as Major Domo
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Critic Reviews for Spartacus

All Critics (53) | Top Critics (6)

No excerpt available.

Full Review… | September 7, 2011
Entertainment Weekly
Top Critic

No excerpt available.

Full Review… | June 3, 2009
Entertainment Weekly
Top Critic

This may be the most literate of all the spectacles set in antiquity.

Full Review… | May 8, 2007
Chicago Reader
Top Critic

Asurprisingly apt companion piece to Paths of Glory in its consideration of the mechanisms of power.

Full Review… | February 8, 2006
Time Out
Top Critic

It is a spotty, uneven drama.

May 9, 2002
New York Times
Top Critic

The most courageous thing about it, from today's standards, is that it closes without an obligatory happy ending, and an audience that has watched for 187 minutes doesn't get a tidy, mindless conclusion.

Full Review… | December 31, 1999
Chicago Sun-Times
Top Critic

Audience Reviews for Spartacus

The only film of which Kubrick did not have control, this sumptuous and forever influential sword-and-sandal epic balances quite well its campy moments with scenes of dramatic intensity, but also has a messy script full of moralizing and confusing behavior from most of its characters.

Carlos Magalhães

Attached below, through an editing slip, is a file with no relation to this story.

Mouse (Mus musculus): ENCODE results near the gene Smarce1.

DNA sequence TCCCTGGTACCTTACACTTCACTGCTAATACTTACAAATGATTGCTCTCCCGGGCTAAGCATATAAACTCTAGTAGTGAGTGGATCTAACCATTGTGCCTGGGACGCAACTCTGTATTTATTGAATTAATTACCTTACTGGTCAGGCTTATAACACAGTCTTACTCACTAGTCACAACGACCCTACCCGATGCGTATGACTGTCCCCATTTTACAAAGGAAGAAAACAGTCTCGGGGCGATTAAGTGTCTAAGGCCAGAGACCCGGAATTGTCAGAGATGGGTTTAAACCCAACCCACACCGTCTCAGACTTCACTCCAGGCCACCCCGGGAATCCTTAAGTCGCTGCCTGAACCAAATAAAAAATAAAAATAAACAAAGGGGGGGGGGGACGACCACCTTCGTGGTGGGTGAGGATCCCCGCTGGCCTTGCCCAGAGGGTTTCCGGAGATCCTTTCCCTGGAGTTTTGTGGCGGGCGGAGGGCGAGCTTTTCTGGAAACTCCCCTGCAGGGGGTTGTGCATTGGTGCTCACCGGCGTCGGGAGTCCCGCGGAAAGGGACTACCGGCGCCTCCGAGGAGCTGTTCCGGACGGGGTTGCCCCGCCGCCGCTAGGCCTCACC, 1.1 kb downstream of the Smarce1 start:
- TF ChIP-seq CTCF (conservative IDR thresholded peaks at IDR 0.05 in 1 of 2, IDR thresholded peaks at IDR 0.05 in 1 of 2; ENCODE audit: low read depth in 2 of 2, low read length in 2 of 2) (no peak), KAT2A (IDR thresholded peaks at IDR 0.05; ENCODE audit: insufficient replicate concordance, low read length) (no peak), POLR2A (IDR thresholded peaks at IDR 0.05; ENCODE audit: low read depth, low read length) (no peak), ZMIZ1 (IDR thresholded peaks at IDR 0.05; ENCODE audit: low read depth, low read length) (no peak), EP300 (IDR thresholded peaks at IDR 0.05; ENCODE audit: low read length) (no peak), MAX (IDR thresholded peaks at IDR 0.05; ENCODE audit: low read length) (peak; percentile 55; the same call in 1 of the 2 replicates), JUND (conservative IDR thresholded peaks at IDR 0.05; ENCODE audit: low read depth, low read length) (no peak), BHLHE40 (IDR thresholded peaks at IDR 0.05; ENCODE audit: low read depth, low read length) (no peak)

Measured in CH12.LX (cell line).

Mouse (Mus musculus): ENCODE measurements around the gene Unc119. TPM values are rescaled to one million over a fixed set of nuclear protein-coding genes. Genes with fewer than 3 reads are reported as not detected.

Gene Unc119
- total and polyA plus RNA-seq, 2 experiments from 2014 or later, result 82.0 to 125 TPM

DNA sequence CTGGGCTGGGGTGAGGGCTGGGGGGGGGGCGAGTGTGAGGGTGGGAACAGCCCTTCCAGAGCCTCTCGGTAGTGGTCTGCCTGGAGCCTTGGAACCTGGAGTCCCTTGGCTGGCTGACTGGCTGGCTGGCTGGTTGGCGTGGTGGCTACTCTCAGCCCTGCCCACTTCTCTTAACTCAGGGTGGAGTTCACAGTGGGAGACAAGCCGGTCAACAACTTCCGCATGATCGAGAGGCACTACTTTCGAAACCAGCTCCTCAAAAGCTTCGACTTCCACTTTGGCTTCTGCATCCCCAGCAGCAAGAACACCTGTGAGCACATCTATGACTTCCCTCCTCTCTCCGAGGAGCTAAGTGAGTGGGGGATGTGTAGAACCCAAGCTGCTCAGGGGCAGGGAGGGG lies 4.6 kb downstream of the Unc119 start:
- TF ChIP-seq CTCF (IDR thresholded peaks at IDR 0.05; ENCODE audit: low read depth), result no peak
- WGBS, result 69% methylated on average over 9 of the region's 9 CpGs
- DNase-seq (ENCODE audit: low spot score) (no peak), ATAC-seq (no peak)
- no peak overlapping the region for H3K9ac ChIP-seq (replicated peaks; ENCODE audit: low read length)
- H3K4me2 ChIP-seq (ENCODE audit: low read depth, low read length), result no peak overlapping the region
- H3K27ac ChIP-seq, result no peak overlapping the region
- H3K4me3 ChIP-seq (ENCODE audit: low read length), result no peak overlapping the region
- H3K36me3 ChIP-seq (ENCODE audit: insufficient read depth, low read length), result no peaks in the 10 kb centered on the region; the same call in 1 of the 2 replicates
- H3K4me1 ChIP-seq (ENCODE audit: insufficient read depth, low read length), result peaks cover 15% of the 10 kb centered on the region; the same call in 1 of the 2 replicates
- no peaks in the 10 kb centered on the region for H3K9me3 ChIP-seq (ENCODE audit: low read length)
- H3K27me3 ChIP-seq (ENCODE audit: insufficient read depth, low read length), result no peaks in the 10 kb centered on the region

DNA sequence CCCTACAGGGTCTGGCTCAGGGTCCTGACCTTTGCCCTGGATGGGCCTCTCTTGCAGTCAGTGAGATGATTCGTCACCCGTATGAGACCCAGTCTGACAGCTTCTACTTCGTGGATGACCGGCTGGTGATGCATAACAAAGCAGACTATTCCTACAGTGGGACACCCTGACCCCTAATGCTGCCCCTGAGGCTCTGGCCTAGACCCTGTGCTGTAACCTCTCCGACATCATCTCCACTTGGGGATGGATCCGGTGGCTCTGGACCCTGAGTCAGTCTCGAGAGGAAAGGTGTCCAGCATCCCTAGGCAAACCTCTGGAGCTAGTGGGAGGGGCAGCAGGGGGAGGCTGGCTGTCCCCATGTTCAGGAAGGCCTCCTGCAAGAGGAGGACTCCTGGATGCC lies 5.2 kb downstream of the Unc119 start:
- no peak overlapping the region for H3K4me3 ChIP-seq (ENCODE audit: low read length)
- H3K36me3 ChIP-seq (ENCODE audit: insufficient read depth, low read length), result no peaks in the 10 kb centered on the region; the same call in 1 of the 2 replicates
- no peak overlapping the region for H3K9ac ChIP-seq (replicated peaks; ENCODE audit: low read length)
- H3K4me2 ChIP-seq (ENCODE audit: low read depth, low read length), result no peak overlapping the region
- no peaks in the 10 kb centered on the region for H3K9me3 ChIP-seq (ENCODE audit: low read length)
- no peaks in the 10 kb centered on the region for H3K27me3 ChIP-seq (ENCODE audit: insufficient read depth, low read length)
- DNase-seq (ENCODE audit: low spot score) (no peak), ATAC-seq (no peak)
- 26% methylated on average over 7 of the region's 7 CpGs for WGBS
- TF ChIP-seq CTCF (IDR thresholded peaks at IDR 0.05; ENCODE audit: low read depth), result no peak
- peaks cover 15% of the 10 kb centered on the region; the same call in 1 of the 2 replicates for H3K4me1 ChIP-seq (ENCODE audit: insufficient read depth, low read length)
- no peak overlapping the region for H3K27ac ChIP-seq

Carlos Magalhães

Super Reviewer

Stanley Kubrick's Spartacus is a defining classic that has withstood the test of time. Brilliantly acted and directed, this is one of the best epics that combines action, drama and romance. This is a stunning work of cinematic genius that is a must see for cinema fans of all ages looking for a terrific, well acted and brilliantly directed film with rousing action, thrills and a compelling story. This is among Kubrick's greatest works. This is a majestic piece of cinema, and remains one of the standout classics along with such works as Ben- Hur and Lawrence of Arabia. This is an epic film that is grand in scale and scope. This is a picture that only Stanley Kubrick could have directed. With a terrific cast of outstanding talent, this is a powerful work that delivers exciting visuals, great battles and memorable performances. Kirk Douglas delivers on-screen and his role is among the most famous roles in the long history of cinema. This is a wonderful film that is sure to please cinema buffs everywhere and it is among the greatest films ever made as well. The film is truly entertaining from start to finish right up to the unforgettable climax. This epic has had a profound impact on genre films for years to come, and though no film has surpassed the greatness of Spartacus, many pictures have been influenced by Kubrick's classic. A brilliant, compelling and unforgettable film that is among the greatest films ever made. A must see for serious film fans. This film is worth watching for Kirk Douglas performance alone, and there's plenty of aspects that stand out about this work. Stanley Kubrick would aim bigger and better with this film, and it set the stage for future films in Kubrick's long and legendary career.

Alex roy
Alex roy

Super Reviewer


A seminal classic of sorts. One that is of true, simple story about injustice, the absurd and of freedom. Quite the riveting movie with the fitting mood and atmosphere and elegant drama to drive its archetypal hero. It's both tragic and triumphant, and bravely courageous.

Adriel Lim
Adriel Lim

Super Reviewer